The Threat of Islam in Austria
from Gates of Vienna
I previously reported on a survey of Flemish voters that showed how many people in Flanders consider Islam a threat, despite all the decades of multicultural indoctrination.
Now comes a mirror-image survey from Austria, showing the intolerant and non-integrative attitudes of Austria’s Muslims. And remember: teachers were the ones being surveyed. These weren’t ignorant denizens of the “Muslim street”; they were the people officially charged by the Austrian state with Islamic education.
Our Austrian correspondent ESW has compiled a report based on German-language sources. First, her prefatory note:
Muslims in Austria, especially those of official Islam, are highly nervous about the study that was made public two days ago.
Mouhanad Khorchide is a fairly well-known scientist, often invited to discussions. He was also on the panel at the recent discussion at the political academy of the ÖVP, where he filled in for Tariq Ramadan. He can certainly be considered a liberal Muslim, but a Muslim nonetheless.
I am wary of him, but he is helpful, because Muslims cannot complain about the study having been written by infidels; it was written by one of their own. This is the main reason for their nervousness. Even the political left is nervous about the results of the study. Some even consider revoking Islam’s status as a religious group if changes are not made.
However, I am looking forward to watching these changes unfold. How can the Quran and its contents be changed? People need to realize that it is not the teachers who are the problem, but rather Islam.
Will there be a special Quran for Austria? An Austrian Islam? What will Saudi Arabia say?
Interesting times. The truth will prevail. The lie of Islam will hopefully be exposed. Thank you, Mr. Khorchide. You have helped the Counterjihad more than you will ever know!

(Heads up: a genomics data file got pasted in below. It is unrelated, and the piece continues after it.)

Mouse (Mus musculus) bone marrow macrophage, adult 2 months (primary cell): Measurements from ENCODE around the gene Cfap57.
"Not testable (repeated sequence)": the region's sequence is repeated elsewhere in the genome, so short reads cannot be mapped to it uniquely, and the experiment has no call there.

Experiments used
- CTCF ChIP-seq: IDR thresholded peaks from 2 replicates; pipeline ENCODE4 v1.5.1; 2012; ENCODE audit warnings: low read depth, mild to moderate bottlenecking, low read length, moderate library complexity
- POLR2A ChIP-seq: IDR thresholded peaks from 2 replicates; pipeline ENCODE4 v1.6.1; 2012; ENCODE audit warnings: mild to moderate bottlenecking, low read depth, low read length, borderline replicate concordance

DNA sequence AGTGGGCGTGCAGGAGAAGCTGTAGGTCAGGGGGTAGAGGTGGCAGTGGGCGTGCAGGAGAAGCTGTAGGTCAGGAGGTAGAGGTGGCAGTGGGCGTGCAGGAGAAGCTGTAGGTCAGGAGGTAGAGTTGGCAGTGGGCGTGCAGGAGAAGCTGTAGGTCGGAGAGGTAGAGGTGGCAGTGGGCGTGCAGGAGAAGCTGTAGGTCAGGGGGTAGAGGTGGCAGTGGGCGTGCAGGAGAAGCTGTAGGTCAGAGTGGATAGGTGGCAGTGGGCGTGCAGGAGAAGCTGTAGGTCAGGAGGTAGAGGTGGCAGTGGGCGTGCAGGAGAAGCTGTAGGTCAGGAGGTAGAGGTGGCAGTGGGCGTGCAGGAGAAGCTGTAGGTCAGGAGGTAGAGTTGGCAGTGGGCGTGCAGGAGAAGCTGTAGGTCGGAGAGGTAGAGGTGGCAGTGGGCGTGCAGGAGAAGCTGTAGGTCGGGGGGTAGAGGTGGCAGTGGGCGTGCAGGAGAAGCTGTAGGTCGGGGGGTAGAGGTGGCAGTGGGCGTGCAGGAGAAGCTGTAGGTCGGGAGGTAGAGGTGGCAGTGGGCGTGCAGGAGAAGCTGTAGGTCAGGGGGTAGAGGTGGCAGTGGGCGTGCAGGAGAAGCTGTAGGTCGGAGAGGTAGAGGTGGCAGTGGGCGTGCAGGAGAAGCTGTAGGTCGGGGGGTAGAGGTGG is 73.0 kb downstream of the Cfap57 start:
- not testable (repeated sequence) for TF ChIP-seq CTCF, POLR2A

Here is the translation of an article from Wednesday’s Die Presse:
Islamic Teachers A Problem
One in five teachers of Islam (21.9%) has a problem with democracy. And he or she even says so openly. This is the result of a written survey meticulously conducted by the sociologist and scientist Mouhanad Khorchide. Apart from the above assertion, there is additional explosive data: 14.7% distance themselves from the Austrian constitution, 13.9% are of the opinion that elections are not compatible with Islam, and 28.4% believe that it is not possible to be a European and Muslim at the same time.
Even more, there are those among the polled Islamic teachers (18.2%) who advocate the death penalty in case of apostasy. And 8.5% sympathize with those using violence to spread Islam.
Anas Shakfeh, the head of the Islamic Faith Community in Austria, also concludes that beliefs and attitudes such as the above are highly problematic. However, direct consequences cannot be drawn from this study because the questionnaires were made anonymous. “I cannot react to a private opinion,” Shakfeh says. If a teacher does make these statements, there would be consequences.
But the hiring of Islamic teachers is the responsibility of Islamic Faith Community, not that of the state. This resulted in the hiring of teachers who were inadequately trained or not trained at all. 37% of those teaching right now have no theological training, 41% are not trained as teachers — all this can also be found in the study.
The Faith Community blames these numbers on “relics”: when Islamic religious teaching was first introduced in 1982, there were no qualified teachers in Austria, which meant they had to be “imported” from Turkey. Only in 1998 was the Islamic Religious Academy (IRPA) founded in Vienna [as part of the University of Vienna].
Things have since changed somewhat, says Khorchide. “Second-generation religious teachers identify more strongly with Austria. They do not have deficits [such as those found in the study].” On the other hand, these younger teachers do not emphasize critical reflection, but rather convey rituals and laws. There remains much to do.
The title of the study was: Mouhanad Khorchide, “Islamic Religious Education between Integration and Parallel Societies: Attitudes and Beliefs of Islamic Religious Teachers in Public Schools”
The survey questions were:
|1.||“I oppose democracy because it cannot be reconciled with the teachings of Islam.”|
|2.||“I believe it is not possible to be a European and a Muslim.”|
|3.||“Islam forbids taking part in elections (i.e. voting).”|
|4.||“I oppose the Austrian constitution because it is in contradiction with Islam.”|
|5.||“Islam dies not allow participation in Austrian cultural activities (theater, art, etc.).”|
|6.||“I oppose the Human Rights Convention because it is not compatible with Islamic teachings.”|
Who is Mouhanad Khorchide?